A Bug Hunter’s Diary

For individuals who make a living developing and maintaining software systems, finding bugs in their own code is almost a daily ritual. Working on software developing projects comes with great responsibility, as system owners expect stable, performant and above all else, secure software systems to be delivered to them.

This book teaches readers how to develop the necessary skills and a right mindset to discover, analyze and fix security-related bugs in their software.

Author: Tobias Klein
Pages: 208
Publisher: No Starch Press
ISBN: 1593273851

Introduction

For individuals who make a living developing and maintaining software systems, finding bugs in their own code is almost a daily ritual. Working on software developing projects comes with great responsibility, as system owners expect stable, performant and above all else, secure software systems to be delivered to them.

This book teaches readers how to develop the necessary skills and a right mindset to discover, analyze and fix security-related bugs in their software.

About the author

Tobias Klein is a security researcher and founder of NESO Security Labs, an information security consulting and research company. He is the author of two information security books published in the German language.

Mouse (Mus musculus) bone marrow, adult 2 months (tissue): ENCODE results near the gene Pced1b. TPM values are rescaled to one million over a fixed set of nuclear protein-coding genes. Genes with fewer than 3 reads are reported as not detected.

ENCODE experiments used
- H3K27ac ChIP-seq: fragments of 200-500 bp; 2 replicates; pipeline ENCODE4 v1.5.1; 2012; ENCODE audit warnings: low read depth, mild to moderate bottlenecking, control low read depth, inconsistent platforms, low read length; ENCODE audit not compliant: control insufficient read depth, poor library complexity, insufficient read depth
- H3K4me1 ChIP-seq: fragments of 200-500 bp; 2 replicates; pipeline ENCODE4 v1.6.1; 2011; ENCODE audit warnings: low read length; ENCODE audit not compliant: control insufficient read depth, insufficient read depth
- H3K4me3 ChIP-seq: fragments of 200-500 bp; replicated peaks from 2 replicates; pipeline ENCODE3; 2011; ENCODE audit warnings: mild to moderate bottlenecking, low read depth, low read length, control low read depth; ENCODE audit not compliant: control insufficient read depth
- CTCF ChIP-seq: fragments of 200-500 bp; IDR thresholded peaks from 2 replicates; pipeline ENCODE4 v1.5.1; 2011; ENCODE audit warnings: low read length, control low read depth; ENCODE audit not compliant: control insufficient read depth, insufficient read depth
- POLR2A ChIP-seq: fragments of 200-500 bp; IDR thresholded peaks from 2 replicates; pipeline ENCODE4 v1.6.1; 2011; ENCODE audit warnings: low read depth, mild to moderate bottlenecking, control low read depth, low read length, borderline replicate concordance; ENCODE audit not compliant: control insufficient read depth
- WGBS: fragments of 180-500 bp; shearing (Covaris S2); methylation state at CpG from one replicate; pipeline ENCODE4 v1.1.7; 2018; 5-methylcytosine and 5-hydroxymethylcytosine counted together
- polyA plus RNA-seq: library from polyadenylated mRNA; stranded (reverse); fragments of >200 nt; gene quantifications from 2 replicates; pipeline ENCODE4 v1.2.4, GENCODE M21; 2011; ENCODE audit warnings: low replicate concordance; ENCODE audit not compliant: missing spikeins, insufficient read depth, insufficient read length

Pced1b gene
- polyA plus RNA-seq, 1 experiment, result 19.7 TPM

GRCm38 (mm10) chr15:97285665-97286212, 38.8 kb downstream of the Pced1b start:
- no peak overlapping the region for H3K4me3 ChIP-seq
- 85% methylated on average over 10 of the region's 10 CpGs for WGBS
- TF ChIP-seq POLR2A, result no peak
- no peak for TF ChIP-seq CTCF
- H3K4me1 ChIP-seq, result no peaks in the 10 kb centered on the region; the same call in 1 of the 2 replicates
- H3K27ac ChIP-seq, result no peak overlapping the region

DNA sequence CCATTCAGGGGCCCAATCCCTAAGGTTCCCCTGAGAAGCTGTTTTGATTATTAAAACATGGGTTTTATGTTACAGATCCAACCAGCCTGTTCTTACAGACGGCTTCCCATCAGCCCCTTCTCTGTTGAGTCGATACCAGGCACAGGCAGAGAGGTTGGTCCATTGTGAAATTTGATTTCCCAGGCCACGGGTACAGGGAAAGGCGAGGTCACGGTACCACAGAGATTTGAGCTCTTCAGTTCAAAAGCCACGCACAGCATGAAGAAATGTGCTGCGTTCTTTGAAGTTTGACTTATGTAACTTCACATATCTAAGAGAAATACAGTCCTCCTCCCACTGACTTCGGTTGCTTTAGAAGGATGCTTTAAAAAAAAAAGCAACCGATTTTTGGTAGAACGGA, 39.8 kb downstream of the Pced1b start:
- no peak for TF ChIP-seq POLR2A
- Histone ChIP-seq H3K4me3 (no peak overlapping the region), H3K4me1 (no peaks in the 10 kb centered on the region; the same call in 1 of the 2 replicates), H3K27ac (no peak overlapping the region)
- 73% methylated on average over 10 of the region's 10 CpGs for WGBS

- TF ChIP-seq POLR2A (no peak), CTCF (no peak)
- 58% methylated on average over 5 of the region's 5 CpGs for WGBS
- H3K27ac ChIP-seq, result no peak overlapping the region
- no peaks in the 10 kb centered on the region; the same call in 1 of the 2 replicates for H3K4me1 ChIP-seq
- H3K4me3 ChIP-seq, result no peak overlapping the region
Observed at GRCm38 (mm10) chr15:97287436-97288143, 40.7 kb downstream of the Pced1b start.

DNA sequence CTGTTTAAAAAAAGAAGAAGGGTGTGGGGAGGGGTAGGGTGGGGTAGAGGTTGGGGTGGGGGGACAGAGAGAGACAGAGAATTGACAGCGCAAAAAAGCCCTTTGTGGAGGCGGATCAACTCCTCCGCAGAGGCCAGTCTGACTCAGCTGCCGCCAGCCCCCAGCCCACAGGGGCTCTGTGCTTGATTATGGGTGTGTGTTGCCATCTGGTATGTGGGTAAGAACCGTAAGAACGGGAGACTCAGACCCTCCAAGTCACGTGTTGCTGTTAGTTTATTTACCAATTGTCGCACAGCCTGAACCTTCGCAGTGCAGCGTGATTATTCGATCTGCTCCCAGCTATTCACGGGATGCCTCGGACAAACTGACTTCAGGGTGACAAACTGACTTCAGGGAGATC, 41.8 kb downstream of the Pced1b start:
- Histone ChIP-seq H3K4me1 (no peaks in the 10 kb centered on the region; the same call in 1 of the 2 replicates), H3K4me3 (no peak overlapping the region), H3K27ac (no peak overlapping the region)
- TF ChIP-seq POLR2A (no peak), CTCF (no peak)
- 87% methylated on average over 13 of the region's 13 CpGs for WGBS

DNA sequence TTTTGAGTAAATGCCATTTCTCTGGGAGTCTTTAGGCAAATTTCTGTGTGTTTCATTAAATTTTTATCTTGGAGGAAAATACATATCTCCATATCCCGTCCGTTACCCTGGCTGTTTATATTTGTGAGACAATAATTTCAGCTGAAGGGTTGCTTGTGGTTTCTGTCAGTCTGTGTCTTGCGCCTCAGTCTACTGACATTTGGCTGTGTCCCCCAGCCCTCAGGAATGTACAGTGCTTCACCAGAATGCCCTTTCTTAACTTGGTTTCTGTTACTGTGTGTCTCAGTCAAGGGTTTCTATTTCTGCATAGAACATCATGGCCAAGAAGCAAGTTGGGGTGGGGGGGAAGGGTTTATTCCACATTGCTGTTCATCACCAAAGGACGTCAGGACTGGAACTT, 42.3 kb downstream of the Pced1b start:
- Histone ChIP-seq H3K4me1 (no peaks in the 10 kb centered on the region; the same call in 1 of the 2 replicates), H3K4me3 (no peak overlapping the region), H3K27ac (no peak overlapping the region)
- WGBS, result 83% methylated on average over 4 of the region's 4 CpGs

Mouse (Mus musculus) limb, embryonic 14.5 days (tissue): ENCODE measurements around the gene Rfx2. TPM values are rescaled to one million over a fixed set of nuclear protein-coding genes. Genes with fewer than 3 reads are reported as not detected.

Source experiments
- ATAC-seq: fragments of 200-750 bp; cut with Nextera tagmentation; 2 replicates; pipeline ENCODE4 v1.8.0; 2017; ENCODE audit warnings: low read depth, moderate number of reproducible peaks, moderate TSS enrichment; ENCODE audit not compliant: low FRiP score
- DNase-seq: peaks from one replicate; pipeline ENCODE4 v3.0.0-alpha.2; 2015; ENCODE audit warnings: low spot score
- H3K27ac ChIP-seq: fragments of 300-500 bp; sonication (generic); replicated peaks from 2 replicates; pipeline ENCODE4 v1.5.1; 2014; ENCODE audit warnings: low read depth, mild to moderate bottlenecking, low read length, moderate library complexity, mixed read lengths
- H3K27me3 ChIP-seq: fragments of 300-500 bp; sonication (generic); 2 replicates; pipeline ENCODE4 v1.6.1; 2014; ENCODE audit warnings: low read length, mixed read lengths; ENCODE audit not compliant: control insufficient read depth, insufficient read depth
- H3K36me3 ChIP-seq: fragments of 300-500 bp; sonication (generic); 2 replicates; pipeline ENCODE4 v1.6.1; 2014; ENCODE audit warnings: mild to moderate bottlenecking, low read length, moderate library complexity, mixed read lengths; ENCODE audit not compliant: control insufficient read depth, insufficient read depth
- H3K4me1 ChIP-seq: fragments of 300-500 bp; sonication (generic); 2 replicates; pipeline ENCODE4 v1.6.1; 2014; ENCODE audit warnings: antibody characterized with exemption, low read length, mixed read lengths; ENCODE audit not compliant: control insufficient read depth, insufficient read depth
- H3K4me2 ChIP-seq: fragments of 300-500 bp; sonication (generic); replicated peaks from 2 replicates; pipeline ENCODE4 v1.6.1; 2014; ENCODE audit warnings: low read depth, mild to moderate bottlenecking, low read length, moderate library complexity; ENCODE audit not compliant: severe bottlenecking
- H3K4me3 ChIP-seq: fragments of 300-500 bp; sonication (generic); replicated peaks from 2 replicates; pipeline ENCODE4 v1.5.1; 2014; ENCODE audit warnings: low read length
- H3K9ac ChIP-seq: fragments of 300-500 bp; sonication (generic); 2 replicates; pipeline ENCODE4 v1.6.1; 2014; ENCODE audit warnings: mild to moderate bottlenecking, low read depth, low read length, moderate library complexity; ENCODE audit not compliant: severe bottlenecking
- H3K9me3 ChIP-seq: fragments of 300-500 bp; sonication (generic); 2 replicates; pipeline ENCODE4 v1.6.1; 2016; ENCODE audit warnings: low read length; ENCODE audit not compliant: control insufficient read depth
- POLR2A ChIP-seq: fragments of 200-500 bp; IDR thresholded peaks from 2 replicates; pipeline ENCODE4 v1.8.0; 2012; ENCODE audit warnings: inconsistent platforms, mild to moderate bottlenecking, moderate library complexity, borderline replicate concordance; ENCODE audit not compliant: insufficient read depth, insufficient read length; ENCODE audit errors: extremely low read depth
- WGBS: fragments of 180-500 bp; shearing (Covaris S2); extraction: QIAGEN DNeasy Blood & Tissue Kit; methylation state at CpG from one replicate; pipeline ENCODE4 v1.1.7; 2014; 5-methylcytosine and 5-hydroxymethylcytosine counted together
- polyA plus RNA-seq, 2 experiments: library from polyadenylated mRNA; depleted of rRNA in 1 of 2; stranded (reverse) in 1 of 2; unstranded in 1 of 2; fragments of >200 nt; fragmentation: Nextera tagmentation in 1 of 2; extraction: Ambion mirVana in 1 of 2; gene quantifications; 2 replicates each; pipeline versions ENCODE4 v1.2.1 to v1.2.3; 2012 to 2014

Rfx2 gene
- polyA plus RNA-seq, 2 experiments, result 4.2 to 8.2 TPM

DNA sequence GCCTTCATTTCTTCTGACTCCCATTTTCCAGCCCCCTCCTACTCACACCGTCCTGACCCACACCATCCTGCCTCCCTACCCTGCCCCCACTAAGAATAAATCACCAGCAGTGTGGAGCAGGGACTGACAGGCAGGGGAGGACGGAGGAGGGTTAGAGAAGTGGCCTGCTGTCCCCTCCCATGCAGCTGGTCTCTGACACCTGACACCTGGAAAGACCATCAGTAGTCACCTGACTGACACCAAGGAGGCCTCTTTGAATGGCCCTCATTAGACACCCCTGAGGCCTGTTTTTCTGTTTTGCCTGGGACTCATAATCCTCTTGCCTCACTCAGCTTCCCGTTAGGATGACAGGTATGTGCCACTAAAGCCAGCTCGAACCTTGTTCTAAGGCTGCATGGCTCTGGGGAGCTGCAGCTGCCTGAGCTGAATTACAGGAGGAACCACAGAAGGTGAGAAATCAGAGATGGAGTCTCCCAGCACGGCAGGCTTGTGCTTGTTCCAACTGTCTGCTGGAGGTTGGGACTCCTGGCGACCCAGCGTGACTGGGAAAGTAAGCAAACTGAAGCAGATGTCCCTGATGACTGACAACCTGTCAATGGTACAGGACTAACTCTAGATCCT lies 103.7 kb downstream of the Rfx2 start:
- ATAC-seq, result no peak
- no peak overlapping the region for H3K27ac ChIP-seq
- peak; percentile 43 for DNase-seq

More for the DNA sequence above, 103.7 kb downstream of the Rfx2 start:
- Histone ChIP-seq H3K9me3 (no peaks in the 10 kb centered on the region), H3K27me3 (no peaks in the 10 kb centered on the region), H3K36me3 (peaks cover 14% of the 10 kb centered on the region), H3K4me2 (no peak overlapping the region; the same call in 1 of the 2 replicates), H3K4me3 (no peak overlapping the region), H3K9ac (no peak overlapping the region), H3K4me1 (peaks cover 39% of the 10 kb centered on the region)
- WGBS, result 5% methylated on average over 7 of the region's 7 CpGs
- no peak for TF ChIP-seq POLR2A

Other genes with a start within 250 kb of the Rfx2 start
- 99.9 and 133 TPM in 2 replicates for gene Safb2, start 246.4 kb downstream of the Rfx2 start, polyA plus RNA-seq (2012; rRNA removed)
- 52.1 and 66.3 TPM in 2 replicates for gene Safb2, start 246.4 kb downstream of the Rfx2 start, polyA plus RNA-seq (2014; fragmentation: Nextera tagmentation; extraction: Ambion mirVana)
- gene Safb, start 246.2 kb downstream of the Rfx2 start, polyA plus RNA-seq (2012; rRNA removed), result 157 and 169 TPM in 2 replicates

Inside the book

The book starts with a brief overview of a bug hunting process and the first chapter serves as an introduction to common terminology and techniques.

Each of the following chapters describes the life cycle of seven interesting, real-life software security bugs/vulnerabilities. In each chapter the author explains how he discovered the bug, how to exploit it and how the vendor patched it in the end.

The chapters touch on bugs in a popular VLC media player, the Solaris operating system kernel, an ActiveX control for Microsoft’s Internet Explorer, a Microsoft Windows driver, the Mac OS X kernel, the iPhone audio system, and in an FFmpeg multimedia library used by many popular browsers.

This book is not a “cookbook” for bug hunting and, in my opinion, there will never be one. It is also not a one-stop reference on the bug hunting subject and you are encouraged to use other sources to expand the knowledge on the topics covered through the chapters.

To fully understand all the subject areas, the reader has to be very proficient with C programming and some operating system internals.

What makes this book stand apart from others is the fact that it offers insight into the approaches, techniques and, more importantly, the way of thinking used by the author to find specific bugs in real-life software products.

Many of us are self-educated on the subject and we know how hard and tedious it can be when you have to learn it all alone. This book offers its author as a mentor and guide through the bug hunting process.